Can marijuana cause cancer? Some studies suggest that it can, at least when smoked. In 2009, after a series of controlled studies, California’s Environmental Protection Agency (the EPA) classified marijuana smoke as a causal factor in over 19 different categories of cancer. The evidence linking to pot to head and neck cancer is almost overwhelming. For numerous others types of cancer—lung, bladder, brain, testicular—more research needs to be done before a conclusion can be drawn.
When comparing marijuana to tobacco, many refer to the former as the innocent, or borderline healthy. However, both plants contain a lot of the same harmful properties, lots of tar and carcinogens. Marijuana smoke actually contains 50-70 percent more carcinogenic hydrocarbons than tobacco smoke.
The harmful effects of marijuana smoking can be indirect. Paternal marijuana smoking has been linked to all types of childhood leukemia, infant leukemia, acute myeloid leukemia, acute lymphoblastic leukemia, and rhabdomyosarcoma.
It has also been suggested that second-hand marijuana smoke—smoke inhaled by somebody nearby the smoker—may also be cancerous, although research into this matter has been somewhat scarce.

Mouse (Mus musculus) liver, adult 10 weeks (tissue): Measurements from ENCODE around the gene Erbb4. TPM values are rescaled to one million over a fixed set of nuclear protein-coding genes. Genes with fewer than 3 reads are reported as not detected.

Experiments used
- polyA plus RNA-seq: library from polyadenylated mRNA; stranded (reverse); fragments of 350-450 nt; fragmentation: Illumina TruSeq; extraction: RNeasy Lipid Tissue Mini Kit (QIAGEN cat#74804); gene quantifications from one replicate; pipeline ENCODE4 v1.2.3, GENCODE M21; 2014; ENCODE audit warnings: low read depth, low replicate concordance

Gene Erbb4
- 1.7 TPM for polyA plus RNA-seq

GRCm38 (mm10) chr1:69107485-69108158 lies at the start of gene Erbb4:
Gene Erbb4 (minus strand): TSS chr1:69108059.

This is the part that confuses people. When it comes to drugs and the treatment of ailments and disorders, we want short, simple answers: the drug is either healthy or dangerous. Things are a bit more complicated than that. A lot goes into these equations: dosage, frequency, the route of administration, etc.
Again, we know that smoked marijuana can play a role in the development of cancer. However, you don’t have to smoke marijuana to ingest THC, an active ingredient which may actually help treat cancer. Scientists have found that THC actually inhibits tumor-growth by inhibiting genes from producing certain proteins.
Legal or not, cancer-causing or not, marijuana can be addictive. If someone you or someone you know can’t seem to lay off the pot, give us a call at 844-438-8689